Veronique Jadin returns to the director’s chair to tackle one of the most persuasive, historically problematic social issues in this disturbing yet hilarious film. Her film “Employee of the Month.” speaks to the relationship we all have with misogyny. This film successfully shows its insidious effects of misogyny through the interactions the lead characters, Inez (Jasmina Douieb) and Melody (Laetitia Mampaka), have with everyone they come across in this film.
It is fair to compare it to Alex Garland’s recently released film Men. Which unsuccessfully attempted to speak to the same harmful issues in society. However, the execution of displaying misogyny in “Employee of the Month” was near perfect. It borrows from Colin Higgins’ 1980 classic “9 to 5,” where three women take the battle of the sexes personally and attempt to take out the sexist boss. This film doesn’t try to take him out. He is taken out.
The plot of the film centers around Inez, a devoted employee. She’s been with the company for 17 years and desires recognization for being a valuable employee. And receive the same fair compensation as her male peers appear to get easily and often. Inez is performing many important tasks that lead the company to success. However, her value to her male colleagues revolves around Inez making coffee, getting them coffee, and replenishing the toilet paper in the restroom.
To the men, she is disposable and not even worth considering as a person. Her sex is the defining characteristic of how they base their interactions with her, which are all hyper-negative. It is tough to watch at times as Inez is without any allies in this fight. Jasmina shined throughout this film. Her performance defines this film. Whether or not Jasmine was in the scene was directly related to Inez and the situation she found herself in. I look forward to her next project. This film shows that she has the talent to carry a movie if asked.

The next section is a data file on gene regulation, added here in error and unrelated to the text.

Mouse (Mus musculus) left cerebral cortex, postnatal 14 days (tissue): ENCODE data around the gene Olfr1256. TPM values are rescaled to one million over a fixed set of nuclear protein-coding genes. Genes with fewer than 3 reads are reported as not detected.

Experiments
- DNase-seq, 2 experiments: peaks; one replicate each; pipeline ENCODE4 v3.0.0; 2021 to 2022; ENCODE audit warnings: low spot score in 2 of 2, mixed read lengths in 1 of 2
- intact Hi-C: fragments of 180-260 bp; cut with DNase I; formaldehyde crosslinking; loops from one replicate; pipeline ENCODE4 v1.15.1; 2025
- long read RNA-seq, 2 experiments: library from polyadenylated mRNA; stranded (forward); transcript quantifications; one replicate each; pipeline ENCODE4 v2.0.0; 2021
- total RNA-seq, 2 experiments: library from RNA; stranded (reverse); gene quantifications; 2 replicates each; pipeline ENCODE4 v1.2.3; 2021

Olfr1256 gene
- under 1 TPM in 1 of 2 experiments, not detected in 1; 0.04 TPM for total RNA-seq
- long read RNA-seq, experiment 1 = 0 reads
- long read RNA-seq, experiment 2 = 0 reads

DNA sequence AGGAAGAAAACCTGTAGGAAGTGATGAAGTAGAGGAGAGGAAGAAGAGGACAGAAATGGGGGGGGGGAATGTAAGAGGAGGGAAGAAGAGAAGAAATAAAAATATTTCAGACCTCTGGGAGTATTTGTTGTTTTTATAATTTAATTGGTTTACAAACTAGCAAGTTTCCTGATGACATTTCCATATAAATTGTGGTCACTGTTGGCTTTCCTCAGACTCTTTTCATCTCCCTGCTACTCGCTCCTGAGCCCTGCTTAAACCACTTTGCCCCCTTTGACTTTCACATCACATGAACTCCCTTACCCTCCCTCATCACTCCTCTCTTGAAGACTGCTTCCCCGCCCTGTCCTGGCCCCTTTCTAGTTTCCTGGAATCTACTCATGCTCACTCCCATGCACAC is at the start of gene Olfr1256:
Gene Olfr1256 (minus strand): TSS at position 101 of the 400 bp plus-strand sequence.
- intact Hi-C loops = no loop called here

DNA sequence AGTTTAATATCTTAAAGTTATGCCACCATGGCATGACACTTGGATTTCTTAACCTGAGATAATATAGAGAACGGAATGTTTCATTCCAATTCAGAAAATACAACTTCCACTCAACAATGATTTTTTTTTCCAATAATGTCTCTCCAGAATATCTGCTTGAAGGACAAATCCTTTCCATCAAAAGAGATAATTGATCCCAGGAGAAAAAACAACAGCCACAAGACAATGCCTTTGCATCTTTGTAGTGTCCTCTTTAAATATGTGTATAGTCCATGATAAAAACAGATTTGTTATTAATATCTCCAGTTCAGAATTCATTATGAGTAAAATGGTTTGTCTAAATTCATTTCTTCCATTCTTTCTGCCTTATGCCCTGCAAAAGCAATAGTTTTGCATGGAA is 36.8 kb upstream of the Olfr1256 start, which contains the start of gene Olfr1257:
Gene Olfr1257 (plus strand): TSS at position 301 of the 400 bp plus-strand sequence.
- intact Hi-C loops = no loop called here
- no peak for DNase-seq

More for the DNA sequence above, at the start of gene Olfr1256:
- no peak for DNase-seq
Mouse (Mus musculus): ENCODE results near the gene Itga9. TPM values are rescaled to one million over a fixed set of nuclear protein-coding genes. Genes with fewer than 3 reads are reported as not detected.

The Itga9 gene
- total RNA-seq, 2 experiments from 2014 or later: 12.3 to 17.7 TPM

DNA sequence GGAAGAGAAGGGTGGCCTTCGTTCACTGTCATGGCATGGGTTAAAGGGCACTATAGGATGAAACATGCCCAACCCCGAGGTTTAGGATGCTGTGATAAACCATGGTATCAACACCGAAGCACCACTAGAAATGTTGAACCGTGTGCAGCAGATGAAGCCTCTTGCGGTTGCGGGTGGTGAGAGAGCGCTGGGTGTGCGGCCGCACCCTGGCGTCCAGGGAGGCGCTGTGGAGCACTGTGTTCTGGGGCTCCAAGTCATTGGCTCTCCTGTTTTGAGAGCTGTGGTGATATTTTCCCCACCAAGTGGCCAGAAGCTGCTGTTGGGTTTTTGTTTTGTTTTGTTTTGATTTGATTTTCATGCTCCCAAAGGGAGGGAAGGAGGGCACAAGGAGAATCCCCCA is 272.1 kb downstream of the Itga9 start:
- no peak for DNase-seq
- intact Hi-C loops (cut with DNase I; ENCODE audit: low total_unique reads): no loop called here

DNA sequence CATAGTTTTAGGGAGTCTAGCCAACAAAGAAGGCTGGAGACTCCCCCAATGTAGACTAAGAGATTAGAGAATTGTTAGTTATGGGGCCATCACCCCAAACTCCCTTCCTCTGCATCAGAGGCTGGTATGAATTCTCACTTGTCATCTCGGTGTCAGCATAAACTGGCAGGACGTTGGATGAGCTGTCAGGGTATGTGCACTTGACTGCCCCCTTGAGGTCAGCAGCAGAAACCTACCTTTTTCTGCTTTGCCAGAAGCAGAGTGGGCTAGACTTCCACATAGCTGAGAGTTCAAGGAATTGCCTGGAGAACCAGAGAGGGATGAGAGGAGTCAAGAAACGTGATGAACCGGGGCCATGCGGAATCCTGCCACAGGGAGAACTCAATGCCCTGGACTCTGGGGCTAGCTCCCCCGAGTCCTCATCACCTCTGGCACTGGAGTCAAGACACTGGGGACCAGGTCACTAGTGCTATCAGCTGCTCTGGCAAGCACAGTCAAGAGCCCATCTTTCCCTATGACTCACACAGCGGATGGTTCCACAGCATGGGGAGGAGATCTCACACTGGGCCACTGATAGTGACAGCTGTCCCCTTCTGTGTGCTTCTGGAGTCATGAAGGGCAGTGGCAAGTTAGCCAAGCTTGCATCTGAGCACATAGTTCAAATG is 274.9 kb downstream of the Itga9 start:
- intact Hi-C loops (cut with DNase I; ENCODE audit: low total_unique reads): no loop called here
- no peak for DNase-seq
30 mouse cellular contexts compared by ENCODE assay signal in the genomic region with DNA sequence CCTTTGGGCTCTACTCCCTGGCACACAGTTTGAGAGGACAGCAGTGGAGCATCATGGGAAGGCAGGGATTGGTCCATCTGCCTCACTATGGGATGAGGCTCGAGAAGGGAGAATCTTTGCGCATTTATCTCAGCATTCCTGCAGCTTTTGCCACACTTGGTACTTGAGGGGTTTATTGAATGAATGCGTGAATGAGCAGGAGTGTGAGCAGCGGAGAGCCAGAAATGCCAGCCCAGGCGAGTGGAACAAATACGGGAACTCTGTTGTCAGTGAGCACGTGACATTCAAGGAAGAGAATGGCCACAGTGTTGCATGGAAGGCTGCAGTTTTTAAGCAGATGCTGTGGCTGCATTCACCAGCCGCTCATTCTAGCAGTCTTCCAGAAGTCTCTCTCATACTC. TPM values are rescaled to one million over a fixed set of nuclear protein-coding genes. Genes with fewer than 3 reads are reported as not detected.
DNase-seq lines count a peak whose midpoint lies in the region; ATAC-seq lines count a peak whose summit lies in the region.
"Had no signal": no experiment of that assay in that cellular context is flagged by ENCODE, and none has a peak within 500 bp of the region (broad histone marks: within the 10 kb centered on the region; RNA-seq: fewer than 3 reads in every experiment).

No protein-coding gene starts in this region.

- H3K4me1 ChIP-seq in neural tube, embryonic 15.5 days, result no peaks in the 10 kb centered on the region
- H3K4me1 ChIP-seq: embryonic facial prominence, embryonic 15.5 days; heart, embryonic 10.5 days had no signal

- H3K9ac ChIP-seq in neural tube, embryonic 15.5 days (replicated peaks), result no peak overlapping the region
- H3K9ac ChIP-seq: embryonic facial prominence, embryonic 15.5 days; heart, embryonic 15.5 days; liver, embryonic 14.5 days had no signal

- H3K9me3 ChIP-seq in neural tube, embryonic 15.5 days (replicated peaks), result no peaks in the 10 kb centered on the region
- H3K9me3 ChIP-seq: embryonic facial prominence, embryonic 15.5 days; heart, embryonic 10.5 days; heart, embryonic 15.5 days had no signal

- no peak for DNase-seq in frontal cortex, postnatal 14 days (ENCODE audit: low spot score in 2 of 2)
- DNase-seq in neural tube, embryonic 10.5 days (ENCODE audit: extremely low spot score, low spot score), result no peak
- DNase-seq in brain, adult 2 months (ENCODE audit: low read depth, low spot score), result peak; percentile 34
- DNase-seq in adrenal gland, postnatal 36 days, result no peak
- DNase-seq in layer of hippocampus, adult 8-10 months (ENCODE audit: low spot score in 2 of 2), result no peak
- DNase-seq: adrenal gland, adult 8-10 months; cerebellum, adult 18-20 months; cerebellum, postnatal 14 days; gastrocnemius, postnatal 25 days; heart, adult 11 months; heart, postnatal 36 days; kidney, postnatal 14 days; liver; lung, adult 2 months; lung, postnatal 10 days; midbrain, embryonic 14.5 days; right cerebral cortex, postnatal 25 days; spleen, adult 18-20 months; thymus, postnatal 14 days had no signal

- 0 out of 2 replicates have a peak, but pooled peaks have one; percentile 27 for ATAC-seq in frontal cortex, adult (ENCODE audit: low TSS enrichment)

Enter Melody. She is in school and is looking forward to her future. Her mother, who worked for the company as a cleaner, got Melody an internship, a requirement for her graduation. Melody is the viewer for the first act of the film. She observes all the indignations Inez deals with. She shakes her head in disapproval of the men’s actions and bristles at suggestions to appease their sexist notions. She doesn’t want to be there. It is uncomfortable, yet we are watching everything with Melody as it unfolds. The portrayal of Melody by Laetitia Mampaka is so central to the film’s success as she is the viewer’s eyes and ears in the beginning and transforms herself into a capable co-star in this film. She is allowed so much range as an actor to explore. Seeing her spectacularly perform this role that she did was great.
It takes a while, but the film starts to embark on its darkest moment. When you think it couldn’t get any worse, the film flips to what can be best described as a series of follies that end up with lots of bloodshed and death. It is a wild ride that the director Veronique Jadin takes the viewers on. Nobody is spared. Not eve Inez and Melody from the carnage that takes place. There are moments in the film where you can see how the misogyny impacts not only the men but also the women. In a humorously dark film, Veronique put together a biting satire of men and women’s relationship and its impact on all of us. The film’s take on misogyny may seem overblown. However, to those that experience it. It doesn’t seem exaggerated, which is why this film will speak to many viewers.
Rating 4 out 5
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